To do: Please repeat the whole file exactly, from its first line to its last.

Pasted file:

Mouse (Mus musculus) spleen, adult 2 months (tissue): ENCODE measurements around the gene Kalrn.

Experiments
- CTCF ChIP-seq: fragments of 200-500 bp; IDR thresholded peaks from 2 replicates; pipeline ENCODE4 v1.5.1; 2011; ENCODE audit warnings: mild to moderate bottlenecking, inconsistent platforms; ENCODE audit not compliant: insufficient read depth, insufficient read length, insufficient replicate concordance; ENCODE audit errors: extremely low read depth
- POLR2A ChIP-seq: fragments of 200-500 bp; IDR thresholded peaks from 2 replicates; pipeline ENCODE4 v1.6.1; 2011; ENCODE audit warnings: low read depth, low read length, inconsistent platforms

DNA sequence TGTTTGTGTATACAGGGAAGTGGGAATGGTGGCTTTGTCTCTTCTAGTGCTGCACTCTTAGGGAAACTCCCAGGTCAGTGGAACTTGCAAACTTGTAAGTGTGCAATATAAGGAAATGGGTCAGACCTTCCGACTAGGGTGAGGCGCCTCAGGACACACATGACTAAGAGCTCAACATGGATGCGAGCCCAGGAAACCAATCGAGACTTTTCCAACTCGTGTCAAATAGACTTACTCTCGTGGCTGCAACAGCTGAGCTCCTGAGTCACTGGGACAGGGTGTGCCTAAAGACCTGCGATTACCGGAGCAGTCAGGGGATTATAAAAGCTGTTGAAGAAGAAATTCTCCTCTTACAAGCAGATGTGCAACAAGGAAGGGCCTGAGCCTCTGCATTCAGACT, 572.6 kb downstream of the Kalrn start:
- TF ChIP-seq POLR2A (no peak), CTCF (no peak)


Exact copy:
Mouse (Mus musculus) spleen, adult 2 months (tissue): ENCODE measurements around the gene Kalrn.

Experiments
- CTCF ChIP-seq: fragments of 200-500 bp; IDR thresholded peaks from 2 replicates; pipeline ENCODE4 v1.5.1; 2011; ENCODE audit warnings: mild to moderate bottlenecking, inconsistent platforms; ENCODE audit not compliant: insufficient read depth, insufficient read length, insufficient replicate concordance; ENCODE audit errors: extremely low read depth
- POLR2A ChIP-seq: fragments of 200-500 bp; IDR thresholded peaks from 2 replicates; pipeline ENCODE4 v1.6.1; 2011; ENCODE audit warnings: low read depth, low read length, inconsistent platforms

DNA sequence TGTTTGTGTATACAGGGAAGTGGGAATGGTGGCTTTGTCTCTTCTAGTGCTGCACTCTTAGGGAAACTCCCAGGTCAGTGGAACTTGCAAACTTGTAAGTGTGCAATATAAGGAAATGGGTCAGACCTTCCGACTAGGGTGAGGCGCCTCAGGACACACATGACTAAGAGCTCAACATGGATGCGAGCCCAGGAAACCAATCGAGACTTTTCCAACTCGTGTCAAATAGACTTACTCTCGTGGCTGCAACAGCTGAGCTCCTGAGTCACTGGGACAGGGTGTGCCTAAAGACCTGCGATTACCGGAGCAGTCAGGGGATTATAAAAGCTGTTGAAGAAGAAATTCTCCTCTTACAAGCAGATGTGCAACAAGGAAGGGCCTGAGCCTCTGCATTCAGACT, 572.6 kb downstream of the Kalrn start:
- TF ChIP-seq POLR2A (no peak), CTCF (no peak)